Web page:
If you have an Alexa or a Google Home, you’ve probably got the experience of ordering from your favourite restaurant using the voice command. But picture this. You don’t want to eat out, nor do you want to rack your brains thinking of a quick recipe to put to the stove. What if a robot-chef assisted you with possibilities after assessing the left-over ingredients in your kitchen? That’s where IBM’s Chef Watson comes into play. It uses Artificial Intelligence (AI) to help you with recipes that you can make with the ingredients you input. It’s an application that teamed with Bon Appetite, a recipe app, and can read up the chemical compositions of hundreds of ingredients and analyse 10,000 recipes from the app. You’ll only need to tell it the primary ingredients available. Chef Watson will bring the recipe on the screen that can be cooked with ease and convenience. Neat, isn’t it?
The food industry is undergoing a rapid transformation. Thanks to AI and machine learning algorithms, the industry will reach $100 billion globally over the next five years, as per a McKinsey report. Technology enterprises are leveraging the opportunity to redefine how food is being cooked and diet being planned.
People with health complications ranging from obesity to diabetes rely on dieticians to decide what they can and cannot eat. These diets are decided based on one’s physiological reports and often times they all end up reading the same. With close to 40 trillion bacteria residing in your gut, how can one size fit all? AI will be a major gamechanger. Here, machine learning and data analytics will help in creating meal plans exclusively for you.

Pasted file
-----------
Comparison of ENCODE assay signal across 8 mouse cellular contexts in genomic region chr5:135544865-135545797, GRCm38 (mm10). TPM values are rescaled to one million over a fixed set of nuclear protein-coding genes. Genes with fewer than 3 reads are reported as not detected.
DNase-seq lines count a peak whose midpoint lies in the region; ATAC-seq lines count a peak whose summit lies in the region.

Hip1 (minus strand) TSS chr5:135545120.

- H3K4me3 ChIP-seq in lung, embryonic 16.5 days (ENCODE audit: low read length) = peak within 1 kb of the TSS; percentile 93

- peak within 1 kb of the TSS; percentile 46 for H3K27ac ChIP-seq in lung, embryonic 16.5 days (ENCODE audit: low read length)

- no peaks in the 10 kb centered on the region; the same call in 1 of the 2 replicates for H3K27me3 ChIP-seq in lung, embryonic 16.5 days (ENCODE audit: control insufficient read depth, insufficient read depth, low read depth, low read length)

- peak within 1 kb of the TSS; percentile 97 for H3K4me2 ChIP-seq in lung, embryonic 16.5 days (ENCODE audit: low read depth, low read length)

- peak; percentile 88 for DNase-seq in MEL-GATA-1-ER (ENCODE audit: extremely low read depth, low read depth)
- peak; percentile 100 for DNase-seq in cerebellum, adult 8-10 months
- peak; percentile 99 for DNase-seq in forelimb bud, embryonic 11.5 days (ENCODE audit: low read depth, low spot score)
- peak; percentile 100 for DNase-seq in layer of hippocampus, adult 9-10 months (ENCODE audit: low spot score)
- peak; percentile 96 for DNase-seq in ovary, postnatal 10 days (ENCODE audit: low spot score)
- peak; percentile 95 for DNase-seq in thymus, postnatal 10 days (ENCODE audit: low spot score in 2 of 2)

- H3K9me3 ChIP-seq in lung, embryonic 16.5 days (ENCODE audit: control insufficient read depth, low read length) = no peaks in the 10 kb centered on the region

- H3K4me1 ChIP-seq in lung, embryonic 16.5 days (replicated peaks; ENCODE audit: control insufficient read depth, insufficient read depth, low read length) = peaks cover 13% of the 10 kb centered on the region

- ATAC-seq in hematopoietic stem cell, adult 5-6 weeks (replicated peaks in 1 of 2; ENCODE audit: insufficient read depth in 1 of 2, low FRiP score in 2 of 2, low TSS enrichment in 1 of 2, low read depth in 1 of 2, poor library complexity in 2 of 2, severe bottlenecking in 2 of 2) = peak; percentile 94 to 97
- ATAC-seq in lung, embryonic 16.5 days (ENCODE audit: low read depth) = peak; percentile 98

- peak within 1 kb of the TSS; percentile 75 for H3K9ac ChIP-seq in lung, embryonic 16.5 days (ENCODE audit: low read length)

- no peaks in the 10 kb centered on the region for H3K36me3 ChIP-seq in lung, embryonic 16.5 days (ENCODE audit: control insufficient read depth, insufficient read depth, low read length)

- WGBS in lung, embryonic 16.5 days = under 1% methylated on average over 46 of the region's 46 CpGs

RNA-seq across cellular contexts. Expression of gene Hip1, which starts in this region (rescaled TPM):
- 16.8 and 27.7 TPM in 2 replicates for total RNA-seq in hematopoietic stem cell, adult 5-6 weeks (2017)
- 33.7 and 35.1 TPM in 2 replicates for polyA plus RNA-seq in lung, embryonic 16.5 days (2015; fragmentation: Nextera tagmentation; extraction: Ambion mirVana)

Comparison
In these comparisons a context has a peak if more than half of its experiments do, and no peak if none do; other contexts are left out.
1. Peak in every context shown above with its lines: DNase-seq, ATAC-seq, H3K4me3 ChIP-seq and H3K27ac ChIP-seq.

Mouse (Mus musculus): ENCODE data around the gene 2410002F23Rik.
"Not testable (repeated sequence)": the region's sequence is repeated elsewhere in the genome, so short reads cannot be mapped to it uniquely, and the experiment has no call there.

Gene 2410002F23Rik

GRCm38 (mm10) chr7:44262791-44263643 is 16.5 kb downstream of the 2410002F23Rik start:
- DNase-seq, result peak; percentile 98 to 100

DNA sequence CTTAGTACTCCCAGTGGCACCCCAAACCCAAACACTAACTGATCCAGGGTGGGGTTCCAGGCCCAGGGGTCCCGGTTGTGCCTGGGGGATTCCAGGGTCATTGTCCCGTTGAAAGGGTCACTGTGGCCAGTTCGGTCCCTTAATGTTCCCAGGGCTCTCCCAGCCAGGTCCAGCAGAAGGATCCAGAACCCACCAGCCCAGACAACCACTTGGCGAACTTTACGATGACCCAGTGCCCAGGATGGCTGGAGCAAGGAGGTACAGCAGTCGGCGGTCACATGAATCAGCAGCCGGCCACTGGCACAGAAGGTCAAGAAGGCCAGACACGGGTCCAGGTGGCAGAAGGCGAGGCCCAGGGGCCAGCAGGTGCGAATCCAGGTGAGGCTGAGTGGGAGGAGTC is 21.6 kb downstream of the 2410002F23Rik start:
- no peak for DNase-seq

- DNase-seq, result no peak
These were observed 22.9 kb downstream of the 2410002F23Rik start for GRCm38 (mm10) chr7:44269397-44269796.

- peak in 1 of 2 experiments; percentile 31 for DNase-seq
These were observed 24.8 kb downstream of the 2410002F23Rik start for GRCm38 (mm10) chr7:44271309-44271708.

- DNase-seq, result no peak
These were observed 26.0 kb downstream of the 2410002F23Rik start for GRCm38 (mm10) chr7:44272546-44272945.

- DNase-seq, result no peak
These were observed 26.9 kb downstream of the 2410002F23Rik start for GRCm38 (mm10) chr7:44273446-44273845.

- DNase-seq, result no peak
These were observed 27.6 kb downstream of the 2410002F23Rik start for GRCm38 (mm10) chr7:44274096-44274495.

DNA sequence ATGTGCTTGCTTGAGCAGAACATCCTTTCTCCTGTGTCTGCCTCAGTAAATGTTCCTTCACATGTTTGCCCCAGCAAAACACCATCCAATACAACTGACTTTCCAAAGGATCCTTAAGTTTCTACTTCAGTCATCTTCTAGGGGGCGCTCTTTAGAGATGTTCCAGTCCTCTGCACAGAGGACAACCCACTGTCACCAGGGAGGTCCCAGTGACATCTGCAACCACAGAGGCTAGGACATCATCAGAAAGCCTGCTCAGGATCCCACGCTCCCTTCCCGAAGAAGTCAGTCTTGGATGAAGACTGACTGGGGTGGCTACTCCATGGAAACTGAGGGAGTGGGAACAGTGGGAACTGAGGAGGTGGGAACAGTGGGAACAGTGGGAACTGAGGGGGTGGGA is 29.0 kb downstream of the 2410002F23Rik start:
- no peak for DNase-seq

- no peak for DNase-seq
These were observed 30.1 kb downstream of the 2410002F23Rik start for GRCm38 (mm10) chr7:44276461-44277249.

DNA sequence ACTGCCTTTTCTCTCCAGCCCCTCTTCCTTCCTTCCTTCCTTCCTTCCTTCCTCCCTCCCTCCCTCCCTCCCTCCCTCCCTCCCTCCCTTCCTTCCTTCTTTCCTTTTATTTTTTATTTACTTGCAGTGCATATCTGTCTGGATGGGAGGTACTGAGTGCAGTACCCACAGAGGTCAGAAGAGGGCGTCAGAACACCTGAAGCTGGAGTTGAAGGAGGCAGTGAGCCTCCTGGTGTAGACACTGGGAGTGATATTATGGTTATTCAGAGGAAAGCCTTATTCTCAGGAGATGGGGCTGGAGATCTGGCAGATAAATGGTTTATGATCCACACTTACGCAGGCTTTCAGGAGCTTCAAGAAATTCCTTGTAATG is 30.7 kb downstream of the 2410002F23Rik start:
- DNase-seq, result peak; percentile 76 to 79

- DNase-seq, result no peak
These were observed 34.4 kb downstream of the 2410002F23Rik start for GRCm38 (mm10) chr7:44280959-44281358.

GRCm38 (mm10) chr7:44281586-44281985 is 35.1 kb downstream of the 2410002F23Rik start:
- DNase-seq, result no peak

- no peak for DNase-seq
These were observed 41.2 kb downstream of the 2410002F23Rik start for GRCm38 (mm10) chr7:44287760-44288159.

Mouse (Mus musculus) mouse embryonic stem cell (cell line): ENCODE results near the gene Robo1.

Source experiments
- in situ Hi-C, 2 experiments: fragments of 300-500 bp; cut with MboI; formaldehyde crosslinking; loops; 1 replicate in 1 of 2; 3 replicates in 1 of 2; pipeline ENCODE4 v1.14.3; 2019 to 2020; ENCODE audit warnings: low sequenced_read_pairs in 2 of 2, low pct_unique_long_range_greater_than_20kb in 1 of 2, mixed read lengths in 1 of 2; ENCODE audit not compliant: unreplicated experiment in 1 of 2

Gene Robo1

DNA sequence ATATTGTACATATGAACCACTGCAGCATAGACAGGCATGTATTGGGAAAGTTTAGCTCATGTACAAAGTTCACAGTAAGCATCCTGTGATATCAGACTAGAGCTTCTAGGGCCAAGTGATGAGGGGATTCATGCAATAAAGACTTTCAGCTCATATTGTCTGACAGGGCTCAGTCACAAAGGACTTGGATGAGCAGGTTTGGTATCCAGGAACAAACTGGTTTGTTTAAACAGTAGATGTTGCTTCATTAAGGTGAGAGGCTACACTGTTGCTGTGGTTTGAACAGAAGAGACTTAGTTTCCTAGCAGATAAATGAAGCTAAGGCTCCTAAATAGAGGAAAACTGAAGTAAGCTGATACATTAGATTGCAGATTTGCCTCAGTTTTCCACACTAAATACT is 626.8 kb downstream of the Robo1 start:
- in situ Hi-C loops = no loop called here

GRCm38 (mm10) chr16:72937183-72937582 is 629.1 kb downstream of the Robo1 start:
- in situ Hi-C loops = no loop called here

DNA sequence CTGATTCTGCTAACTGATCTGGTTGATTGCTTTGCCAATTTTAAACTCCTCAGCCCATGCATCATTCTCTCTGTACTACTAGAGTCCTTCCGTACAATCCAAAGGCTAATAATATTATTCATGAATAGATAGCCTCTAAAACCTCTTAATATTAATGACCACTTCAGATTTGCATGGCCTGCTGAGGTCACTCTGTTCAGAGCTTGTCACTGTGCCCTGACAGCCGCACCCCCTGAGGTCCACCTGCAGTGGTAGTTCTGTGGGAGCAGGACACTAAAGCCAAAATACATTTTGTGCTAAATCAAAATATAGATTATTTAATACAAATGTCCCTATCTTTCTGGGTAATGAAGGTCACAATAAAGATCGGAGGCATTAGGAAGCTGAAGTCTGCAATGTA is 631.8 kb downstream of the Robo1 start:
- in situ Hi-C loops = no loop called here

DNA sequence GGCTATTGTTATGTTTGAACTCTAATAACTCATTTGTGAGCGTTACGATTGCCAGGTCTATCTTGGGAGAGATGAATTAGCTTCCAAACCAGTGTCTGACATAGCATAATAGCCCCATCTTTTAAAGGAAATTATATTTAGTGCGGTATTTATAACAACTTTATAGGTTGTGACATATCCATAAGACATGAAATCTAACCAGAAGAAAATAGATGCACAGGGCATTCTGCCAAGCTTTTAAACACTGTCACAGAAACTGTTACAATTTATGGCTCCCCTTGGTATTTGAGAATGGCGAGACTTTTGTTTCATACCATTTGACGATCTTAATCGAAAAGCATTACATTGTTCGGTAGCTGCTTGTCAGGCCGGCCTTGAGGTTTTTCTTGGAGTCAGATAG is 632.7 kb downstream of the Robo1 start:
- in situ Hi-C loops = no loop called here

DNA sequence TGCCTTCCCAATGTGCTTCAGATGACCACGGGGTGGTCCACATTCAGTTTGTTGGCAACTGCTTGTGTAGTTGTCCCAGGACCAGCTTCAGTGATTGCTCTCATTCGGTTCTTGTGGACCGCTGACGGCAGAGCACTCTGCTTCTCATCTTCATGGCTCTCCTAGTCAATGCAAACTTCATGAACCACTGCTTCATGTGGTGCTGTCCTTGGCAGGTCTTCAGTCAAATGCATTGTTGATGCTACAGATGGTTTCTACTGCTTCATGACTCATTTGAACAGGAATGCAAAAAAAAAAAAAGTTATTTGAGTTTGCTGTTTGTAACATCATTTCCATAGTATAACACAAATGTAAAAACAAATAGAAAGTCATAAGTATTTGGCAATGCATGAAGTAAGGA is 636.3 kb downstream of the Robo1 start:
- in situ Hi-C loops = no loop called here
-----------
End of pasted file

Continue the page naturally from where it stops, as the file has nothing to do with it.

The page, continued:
AI will test your metabolism by diving deep into the human physiology. This will help in determining the rate of metabolism but also cleverly detect how many millilitres of digestive enzymes are being released after consumption of say, an omelette. All this will help AI to prepare meal charts for individuals. This discovery goes a long way in helping billions of people prevent heart ailments, diabetes and even cancer.
Last year, McCormick, an American food company that manufactures sauces, condiments and spices, had collaborated with IBM to help them with a flavour experience creation, which is a challenging domain. IBM uses an algorithm to predict a flavour where two different ingredients can be combined. Not just that, AI also helps McCormick experiment with flavours of ready-to-eat products at a much shorter period than the manual R&D would have required—all through data. Also, AI takes care of the originality of a flavour to ensure low-sodium, kosher and halal variants taste the same by finding the exact chemical compound that is responsible for the taste in original variant.
It’s not justifiable if one argues that the human brain is ultimate. With access to zillions of data and cognitive learning, AI chefs might be creatively superior. However, tech giants like Sony or Samsung don’t want the chefs to be replaced. Cooking requires an in-depth study in the molecular structure of each compound. AI will assist in finding the right balance for every aspect. It will help in sensing the user’s taste buds and delegate the robot chef on what to offer. And with AI and robots in the kitchen, meals are readily prepared.